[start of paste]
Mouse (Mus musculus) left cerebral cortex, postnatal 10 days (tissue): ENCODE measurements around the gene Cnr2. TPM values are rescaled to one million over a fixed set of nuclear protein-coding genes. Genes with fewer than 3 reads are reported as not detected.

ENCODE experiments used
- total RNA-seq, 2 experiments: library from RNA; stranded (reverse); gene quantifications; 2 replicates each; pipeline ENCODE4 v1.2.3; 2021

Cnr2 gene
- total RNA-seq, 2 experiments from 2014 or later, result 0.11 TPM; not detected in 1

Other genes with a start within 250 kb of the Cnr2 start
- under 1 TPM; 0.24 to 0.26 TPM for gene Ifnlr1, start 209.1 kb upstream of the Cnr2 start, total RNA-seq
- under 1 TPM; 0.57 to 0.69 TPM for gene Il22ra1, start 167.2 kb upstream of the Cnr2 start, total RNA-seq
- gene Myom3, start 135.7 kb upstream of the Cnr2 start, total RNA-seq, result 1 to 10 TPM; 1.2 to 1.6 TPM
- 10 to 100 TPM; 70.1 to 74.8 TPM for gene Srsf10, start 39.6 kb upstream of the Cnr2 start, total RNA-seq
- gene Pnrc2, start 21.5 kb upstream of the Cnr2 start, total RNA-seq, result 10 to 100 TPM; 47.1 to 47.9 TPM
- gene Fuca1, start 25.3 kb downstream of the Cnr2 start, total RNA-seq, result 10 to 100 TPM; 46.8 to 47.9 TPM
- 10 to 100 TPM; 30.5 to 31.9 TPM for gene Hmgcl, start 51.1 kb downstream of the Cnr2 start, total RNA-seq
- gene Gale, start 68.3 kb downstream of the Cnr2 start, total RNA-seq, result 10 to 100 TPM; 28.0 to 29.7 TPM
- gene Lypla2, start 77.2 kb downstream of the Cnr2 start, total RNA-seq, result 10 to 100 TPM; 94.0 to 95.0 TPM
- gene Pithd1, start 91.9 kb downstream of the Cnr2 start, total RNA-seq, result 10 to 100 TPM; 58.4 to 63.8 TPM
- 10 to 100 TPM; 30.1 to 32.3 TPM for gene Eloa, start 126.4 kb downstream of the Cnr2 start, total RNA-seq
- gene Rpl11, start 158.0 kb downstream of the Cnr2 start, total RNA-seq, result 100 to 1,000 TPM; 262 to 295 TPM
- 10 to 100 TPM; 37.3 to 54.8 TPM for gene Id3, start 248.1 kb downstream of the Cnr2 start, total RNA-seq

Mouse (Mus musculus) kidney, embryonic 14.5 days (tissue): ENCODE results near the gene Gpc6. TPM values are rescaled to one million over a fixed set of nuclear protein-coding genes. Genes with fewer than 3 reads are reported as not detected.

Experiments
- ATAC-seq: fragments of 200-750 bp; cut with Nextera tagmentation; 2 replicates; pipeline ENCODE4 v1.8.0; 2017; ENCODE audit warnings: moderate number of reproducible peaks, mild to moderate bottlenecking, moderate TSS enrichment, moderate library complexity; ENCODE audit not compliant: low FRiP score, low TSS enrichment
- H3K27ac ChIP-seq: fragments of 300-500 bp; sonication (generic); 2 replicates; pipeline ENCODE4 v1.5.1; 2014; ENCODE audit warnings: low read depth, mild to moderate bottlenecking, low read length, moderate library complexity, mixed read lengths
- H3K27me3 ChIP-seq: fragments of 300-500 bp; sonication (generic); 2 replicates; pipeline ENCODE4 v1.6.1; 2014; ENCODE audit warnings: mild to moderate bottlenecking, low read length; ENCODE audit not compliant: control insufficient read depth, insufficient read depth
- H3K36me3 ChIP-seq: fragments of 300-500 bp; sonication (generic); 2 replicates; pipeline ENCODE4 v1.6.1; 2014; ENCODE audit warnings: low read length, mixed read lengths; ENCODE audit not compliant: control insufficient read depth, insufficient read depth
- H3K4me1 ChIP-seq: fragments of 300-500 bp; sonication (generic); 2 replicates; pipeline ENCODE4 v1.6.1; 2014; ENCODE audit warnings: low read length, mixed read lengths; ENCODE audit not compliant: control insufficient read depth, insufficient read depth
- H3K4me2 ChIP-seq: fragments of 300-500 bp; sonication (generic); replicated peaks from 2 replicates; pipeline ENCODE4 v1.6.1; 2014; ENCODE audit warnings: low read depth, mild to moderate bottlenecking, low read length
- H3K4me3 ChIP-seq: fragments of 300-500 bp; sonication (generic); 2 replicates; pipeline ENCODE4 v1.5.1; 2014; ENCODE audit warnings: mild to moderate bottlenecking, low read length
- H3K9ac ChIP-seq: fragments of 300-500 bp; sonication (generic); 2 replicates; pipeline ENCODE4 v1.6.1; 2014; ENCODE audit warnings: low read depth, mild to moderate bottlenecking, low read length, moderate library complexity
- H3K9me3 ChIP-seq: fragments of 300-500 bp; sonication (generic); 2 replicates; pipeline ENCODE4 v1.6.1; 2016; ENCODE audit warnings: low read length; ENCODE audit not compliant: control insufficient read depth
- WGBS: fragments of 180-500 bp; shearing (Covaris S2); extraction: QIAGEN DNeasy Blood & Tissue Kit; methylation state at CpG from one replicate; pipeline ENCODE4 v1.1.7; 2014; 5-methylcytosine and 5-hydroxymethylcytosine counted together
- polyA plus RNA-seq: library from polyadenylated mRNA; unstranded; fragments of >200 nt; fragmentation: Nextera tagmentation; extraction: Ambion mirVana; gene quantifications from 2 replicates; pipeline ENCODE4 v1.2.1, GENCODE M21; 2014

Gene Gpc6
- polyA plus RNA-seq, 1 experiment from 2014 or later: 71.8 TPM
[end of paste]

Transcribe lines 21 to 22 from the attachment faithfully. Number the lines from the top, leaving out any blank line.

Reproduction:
Experiments
- ATAC-seq: fragments of 200-750 bp; cut with Nextera tagmentation; 2 replicates; pipeline ENCODE4 v1.8.0; 2017; ENCODE audit warnings: moderate number of reproducible peaks, mild to moderate bottlenecking, moderate TSS enrichment, moderate library complexity; ENCODE audit not compliant: low FRiP score, low TSS enrichment